I wanted them to know that the love of God is not constrained to a building, but can meet you right here in your daily life, even in the busyness.
Originally shared by Courier-journal

Since the Middle Ages, Christians around the world have celebrated the beginning of Lent by marking their foreheads with an ash cross.

A more-modern twist is Ashes to Go, a program started by several Chicago churches on Ash Wednesday 2010. The program was designed as a way of sharing the holiday with Christians too busy to break away from the work week. By 2012, the idea had gone viral and expanded to 80 churches in 21 states.Danyelle Ditmer of the Wall Street United Methodist Church set up an Ashes to Go site at the corner of Spring and Chestnut streets in Jeffersonville, Indiana on Wednesday. With a canister of ashes in hand, Ditmer helped pedestrians in need of a midday prayer and eager to participate in the ancient tradition.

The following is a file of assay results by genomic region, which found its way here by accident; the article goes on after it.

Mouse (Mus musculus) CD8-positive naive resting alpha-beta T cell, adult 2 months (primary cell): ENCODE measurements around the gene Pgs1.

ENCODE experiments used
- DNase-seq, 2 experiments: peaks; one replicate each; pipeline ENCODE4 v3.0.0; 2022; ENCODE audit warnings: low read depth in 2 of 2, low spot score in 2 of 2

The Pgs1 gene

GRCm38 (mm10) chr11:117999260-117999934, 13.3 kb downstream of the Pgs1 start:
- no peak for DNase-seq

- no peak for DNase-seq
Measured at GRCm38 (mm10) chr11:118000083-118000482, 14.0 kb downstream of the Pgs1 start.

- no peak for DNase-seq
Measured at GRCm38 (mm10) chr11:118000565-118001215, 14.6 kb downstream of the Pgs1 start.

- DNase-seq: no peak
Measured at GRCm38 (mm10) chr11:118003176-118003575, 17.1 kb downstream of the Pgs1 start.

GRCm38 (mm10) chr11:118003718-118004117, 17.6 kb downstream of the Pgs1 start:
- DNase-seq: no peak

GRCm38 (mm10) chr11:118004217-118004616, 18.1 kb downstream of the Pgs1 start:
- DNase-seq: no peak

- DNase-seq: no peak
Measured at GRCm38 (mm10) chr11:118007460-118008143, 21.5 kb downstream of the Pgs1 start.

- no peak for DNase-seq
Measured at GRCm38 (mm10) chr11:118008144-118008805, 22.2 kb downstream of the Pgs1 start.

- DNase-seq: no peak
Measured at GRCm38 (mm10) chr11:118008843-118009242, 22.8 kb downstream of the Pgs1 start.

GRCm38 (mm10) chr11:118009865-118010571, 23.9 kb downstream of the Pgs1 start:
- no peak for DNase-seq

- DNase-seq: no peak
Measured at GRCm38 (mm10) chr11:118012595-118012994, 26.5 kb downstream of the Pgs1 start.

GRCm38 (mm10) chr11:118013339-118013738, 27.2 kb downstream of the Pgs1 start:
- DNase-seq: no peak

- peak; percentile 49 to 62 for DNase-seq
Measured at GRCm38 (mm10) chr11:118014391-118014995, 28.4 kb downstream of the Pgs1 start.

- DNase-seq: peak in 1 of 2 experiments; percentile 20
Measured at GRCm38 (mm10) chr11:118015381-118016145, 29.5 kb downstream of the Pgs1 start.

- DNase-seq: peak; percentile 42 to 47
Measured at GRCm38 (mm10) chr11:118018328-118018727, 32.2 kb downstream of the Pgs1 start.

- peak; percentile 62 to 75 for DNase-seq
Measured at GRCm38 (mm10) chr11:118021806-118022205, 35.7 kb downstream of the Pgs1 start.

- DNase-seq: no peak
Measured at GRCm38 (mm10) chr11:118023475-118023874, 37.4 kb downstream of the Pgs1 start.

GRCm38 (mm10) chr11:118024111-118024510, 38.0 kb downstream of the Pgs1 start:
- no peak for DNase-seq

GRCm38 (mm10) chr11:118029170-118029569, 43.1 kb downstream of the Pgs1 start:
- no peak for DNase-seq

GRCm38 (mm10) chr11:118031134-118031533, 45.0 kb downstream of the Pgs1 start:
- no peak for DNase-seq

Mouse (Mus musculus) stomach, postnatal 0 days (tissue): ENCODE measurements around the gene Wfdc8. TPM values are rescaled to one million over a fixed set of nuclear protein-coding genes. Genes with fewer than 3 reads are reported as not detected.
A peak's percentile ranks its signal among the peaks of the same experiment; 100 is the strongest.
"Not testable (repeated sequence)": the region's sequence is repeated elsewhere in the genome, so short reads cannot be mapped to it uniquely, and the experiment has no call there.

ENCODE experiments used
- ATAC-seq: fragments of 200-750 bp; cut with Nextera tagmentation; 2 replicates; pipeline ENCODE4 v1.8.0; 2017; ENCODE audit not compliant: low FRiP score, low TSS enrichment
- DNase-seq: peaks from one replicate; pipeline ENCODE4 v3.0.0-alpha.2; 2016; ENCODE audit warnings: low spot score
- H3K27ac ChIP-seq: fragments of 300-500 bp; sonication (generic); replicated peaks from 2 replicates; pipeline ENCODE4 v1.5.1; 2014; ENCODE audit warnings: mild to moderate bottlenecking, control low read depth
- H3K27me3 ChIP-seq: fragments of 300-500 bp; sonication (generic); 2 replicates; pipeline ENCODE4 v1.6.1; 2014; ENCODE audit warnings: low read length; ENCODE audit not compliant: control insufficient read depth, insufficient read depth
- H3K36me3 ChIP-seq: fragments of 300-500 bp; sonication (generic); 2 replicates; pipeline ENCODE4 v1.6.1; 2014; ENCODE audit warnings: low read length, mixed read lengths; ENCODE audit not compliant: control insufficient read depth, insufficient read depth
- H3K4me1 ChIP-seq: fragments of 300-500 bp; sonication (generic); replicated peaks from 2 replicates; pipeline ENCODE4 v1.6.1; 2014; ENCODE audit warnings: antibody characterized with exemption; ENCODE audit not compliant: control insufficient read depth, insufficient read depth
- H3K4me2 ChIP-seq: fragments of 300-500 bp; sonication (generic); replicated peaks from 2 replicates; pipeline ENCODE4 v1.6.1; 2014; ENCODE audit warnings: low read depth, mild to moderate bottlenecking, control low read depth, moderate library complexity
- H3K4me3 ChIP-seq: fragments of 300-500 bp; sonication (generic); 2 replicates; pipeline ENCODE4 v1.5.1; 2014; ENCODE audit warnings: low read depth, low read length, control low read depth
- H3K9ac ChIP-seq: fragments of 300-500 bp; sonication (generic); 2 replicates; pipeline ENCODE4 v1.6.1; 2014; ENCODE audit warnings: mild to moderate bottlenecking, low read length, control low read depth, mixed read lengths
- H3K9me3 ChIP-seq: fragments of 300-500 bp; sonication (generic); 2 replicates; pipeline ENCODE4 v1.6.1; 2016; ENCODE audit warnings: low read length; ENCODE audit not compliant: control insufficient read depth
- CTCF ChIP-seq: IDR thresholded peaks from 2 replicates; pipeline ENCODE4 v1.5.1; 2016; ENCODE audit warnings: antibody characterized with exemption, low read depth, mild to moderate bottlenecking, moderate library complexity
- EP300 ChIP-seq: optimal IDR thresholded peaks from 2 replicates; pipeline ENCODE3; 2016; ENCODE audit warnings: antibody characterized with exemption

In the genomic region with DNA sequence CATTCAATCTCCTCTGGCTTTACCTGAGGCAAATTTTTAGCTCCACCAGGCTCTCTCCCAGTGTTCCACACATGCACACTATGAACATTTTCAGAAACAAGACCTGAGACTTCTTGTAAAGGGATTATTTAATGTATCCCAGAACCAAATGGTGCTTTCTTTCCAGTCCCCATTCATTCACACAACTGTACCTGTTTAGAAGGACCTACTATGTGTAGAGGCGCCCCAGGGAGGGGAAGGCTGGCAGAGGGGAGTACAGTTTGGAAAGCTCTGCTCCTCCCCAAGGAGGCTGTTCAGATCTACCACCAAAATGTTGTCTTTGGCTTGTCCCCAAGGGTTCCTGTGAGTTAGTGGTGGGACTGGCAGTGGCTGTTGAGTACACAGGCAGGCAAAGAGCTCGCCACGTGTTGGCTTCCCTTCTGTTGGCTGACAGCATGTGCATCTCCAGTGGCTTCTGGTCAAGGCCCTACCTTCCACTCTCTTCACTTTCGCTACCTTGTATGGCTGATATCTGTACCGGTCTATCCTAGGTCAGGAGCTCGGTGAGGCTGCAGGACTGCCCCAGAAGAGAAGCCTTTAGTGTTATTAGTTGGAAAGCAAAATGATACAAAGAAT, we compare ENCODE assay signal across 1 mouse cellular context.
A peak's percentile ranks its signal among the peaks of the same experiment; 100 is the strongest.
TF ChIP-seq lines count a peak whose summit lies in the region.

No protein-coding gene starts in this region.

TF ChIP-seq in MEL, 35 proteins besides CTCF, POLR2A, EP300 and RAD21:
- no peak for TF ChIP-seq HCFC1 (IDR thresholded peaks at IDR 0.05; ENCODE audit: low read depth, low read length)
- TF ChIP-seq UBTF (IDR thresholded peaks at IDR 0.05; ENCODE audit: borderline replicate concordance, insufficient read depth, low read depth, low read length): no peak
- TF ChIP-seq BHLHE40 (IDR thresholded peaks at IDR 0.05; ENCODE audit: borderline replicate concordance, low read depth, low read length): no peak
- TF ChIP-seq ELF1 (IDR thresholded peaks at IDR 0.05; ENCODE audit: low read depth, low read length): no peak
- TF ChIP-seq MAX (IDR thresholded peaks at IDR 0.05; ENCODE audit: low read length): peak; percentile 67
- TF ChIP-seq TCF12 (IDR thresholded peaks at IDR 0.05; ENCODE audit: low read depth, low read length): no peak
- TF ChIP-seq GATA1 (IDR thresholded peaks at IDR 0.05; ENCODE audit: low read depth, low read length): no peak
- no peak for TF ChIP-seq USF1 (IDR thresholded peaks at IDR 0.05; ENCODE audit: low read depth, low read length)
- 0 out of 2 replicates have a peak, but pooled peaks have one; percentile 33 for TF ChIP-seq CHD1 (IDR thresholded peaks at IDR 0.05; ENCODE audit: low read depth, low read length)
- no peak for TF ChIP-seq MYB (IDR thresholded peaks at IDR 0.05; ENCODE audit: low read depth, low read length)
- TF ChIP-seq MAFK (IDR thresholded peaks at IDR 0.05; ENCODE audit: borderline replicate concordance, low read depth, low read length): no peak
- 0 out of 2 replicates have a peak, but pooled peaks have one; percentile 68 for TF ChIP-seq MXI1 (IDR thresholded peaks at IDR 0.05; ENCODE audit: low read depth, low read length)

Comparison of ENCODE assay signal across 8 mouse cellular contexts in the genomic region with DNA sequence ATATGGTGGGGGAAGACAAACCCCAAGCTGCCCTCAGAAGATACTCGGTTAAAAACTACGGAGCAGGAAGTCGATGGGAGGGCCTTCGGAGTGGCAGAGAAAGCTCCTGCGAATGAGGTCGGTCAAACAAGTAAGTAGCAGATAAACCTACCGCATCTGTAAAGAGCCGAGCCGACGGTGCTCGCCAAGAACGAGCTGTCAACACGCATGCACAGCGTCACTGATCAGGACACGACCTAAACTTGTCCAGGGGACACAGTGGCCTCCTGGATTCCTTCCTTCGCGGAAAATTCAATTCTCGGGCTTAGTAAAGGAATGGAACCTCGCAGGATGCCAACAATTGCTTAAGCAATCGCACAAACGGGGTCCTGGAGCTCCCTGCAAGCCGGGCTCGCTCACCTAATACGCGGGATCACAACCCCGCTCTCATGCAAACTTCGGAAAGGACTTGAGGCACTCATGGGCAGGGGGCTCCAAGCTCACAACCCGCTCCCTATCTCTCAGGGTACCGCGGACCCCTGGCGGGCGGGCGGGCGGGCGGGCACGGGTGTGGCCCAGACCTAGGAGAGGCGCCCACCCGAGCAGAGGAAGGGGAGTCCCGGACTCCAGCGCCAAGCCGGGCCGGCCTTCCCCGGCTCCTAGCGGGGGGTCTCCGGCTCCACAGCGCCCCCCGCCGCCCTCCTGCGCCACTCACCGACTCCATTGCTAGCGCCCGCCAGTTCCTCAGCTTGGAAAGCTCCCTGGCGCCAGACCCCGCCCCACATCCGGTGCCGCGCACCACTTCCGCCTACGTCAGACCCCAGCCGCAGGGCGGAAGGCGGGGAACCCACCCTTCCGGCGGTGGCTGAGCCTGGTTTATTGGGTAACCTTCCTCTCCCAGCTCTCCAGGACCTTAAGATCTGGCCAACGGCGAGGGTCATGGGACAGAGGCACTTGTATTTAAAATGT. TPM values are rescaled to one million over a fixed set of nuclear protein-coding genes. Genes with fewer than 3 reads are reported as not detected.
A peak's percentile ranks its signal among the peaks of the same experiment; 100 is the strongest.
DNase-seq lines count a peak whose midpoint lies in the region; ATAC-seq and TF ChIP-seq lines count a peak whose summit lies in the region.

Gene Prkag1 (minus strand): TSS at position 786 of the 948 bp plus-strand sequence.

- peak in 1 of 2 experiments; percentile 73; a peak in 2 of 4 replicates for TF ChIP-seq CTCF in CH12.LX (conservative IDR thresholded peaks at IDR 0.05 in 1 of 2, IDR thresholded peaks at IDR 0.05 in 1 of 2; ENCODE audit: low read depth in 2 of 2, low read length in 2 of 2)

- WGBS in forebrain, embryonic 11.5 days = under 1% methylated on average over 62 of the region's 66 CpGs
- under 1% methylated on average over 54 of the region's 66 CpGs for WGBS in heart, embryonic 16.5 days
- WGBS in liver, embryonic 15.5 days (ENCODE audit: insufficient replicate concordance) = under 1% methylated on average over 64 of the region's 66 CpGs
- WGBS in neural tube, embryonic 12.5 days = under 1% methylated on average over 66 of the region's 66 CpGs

When asked what motivated her to take the holiday to the streets, Ditmer explained, "I wanted them to know that the love of God is not constrained to a building, but can meet you right here in your daily life, even in the busyness. So we are here on a street corner to celebrate this holy day and offer forgiveness, grace and the love of Jesus Christ to everyone who stops by."